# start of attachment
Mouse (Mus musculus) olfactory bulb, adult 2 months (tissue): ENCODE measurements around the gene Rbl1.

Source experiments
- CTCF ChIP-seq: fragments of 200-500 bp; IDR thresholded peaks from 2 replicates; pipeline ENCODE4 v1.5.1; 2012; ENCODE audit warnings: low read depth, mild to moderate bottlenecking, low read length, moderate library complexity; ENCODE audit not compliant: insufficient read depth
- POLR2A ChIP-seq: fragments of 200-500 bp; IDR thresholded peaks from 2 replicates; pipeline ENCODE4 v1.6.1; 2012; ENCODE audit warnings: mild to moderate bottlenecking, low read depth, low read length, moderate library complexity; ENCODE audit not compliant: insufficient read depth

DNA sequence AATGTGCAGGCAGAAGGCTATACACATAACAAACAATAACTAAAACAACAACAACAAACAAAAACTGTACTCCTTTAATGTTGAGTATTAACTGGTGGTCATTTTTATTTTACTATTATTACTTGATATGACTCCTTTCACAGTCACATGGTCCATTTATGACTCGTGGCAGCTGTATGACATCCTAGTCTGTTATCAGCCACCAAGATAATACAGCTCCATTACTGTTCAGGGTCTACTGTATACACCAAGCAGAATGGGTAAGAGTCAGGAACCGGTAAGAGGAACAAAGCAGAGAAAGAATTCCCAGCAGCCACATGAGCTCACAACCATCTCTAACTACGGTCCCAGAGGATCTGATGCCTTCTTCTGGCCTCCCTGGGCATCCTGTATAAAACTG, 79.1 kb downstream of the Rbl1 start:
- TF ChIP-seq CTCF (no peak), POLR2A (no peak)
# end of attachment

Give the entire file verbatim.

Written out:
Mouse (Mus musculus) olfactory bulb, adult 2 months (tissue): ENCODE measurements around the gene Rbl1.

Source experiments
- CTCF ChIP-seq: fragments of 200-500 bp; IDR thresholded peaks from 2 replicates; pipeline ENCODE4 v1.5.1; 2012; ENCODE audit warnings: low read depth, mild to moderate bottlenecking, low read length, moderate library complexity; ENCODE audit not compliant: insufficient read depth
- POLR2A ChIP-seq: fragments of 200-500 bp; IDR thresholded peaks from 2 replicates; pipeline ENCODE4 v1.6.1; 2012; ENCODE audit warnings: mild to moderate bottlenecking, low read depth, low read length, moderate library complexity; ENCODE audit not compliant: insufficient read depth

DNA sequence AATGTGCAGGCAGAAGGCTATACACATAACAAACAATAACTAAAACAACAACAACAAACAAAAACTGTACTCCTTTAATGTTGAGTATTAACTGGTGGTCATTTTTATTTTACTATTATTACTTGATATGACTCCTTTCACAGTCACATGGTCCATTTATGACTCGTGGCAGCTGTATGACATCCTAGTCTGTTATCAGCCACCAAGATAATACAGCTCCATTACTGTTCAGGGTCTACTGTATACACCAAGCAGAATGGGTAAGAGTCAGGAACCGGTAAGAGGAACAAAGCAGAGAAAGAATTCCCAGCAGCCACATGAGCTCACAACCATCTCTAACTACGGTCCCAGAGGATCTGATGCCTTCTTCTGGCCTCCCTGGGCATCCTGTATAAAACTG, 79.1 kb downstream of the Rbl1 start:
- TF ChIP-seq CTCF (no peak), POLR2A (no peak)